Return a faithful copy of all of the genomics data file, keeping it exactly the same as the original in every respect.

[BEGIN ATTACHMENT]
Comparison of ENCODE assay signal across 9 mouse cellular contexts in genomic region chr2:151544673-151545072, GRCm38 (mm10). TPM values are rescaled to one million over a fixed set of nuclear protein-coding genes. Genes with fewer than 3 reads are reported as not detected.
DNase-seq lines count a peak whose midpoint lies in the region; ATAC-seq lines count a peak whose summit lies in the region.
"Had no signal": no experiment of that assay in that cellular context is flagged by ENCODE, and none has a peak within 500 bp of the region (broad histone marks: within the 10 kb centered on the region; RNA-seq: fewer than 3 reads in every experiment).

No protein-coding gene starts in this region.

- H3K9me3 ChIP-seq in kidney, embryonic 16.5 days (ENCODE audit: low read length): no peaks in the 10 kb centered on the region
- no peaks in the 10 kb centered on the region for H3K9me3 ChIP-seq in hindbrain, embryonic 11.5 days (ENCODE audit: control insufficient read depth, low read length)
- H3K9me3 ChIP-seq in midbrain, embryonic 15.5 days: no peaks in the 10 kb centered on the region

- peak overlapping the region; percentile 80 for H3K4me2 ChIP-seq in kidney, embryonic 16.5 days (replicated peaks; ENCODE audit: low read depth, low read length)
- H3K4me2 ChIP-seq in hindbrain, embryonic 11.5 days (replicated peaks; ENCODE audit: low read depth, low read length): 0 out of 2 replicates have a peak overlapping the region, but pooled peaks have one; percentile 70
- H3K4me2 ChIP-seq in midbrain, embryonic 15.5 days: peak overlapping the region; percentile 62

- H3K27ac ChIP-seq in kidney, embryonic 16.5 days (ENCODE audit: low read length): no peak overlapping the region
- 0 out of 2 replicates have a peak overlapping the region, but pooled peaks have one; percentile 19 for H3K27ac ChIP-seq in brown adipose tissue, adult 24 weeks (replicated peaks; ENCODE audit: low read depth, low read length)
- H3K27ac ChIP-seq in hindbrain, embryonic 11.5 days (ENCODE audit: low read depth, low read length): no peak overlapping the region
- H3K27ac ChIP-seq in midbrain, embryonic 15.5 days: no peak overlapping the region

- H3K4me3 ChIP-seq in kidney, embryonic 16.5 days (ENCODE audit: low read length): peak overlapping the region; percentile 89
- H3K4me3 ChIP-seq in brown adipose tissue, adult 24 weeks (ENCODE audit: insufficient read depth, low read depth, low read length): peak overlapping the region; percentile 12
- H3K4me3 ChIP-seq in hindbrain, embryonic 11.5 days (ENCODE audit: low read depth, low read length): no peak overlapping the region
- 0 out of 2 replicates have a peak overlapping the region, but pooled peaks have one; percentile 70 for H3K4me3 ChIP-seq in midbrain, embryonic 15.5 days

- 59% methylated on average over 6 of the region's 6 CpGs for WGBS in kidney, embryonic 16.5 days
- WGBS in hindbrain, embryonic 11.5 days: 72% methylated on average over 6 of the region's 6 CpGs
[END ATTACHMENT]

Comparison of ENCODE assay signal across 9 mouse cellular contexts in genomic region chr2:151544673-151545072, GRCm38 (mm10). TPM values are rescaled to one million over a fixed set of nuclear protein-coding genes. Genes with fewer than 3 reads are reported as not detected.
DNase-seq lines count a peak whose midpoint lies in the region; ATAC-seq lines count a peak whose summit lies in the region.
"Had no signal": no experiment of that assay in that cellular context is flagged by ENCODE, and none has a peak within 500 bp of the region (broad histone marks: within the 10 kb centered on the region; RNA-seq: fewer than 3 reads in every experiment).

No protein-coding gene starts in this region.

- H3K9me3 ChIP-seq in kidney, embryonic 16.5 days (ENCODE audit: low read length): no peaks in the 10 kb centered on the region
- no peaks in the 10 kb centered on the region for H3K9me3 ChIP-seq in hindbrain, embryonic 11.5 days (ENCODE audit: control insufficient read depth, low read length)
- H3K9me3 ChIP-seq in midbrain, embryonic 15.5 days: no peaks in the 10 kb centered on the region

- peak overlapping the region; percentile 80 for H3K4me2 ChIP-seq in kidney, embryonic 16.5 days (replicated peaks; ENCODE audit: low read depth, low read length)
- H3K4me2 ChIP-seq in hindbrain, embryonic 11.5 days (replicated peaks; ENCODE audit: low read depth, low read length): 0 out of 2 replicates have a peak overlapping the region, but pooled peaks have one; percentile 70
- H3K4me2 ChIP-seq in midbrain, embryonic 15.5 days: peak overlapping the region; percentile 62

- H3K27ac ChIP-seq in kidney, embryonic 16.5 days (ENCODE audit: low read length): no peak overlapping the region
- 0 out of 2 replicates have a peak overlapping the region, but pooled peaks have one; percentile 19 for H3K27ac ChIP-seq in brown adipose tissue, adult 24 weeks (replicated peaks; ENCODE audit: low read depth, low read length)
- H3K27ac ChIP-seq in hindbrain, embryonic 11.5 days (ENCODE audit: low read depth, low read length): no peak overlapping the region
- H3K27ac ChIP-seq in midbrain, embryonic 15.5 days: no peak overlapping the region

- H3K4me3 ChIP-seq in kidney, embryonic 16.5 days (ENCODE audit: low read length): peak overlapping the region; percentile 89
- H3K4me3 ChIP-seq in brown adipose tissue, adult 24 weeks (ENCODE audit: insufficient read depth, low read depth, low read length): peak overlapping the region; percentile 12
- H3K4me3 ChIP-seq in hindbrain, embryonic 11.5 days (ENCODE audit: low read depth, low read length): no peak overlapping the region
- 0 out of 2 replicates have a peak overlapping the region, but pooled peaks have one; percentile 70 for H3K4me3 ChIP-seq in midbrain, embryonic 15.5 days

- 59% methylated on average over 6 of the region's 6 CpGs for WGBS in kidney, embryonic 16.5 days
- WGBS in hindbrain, embryonic 11.5 days: 72% methylated on average over 6 of the region's 6 CpGs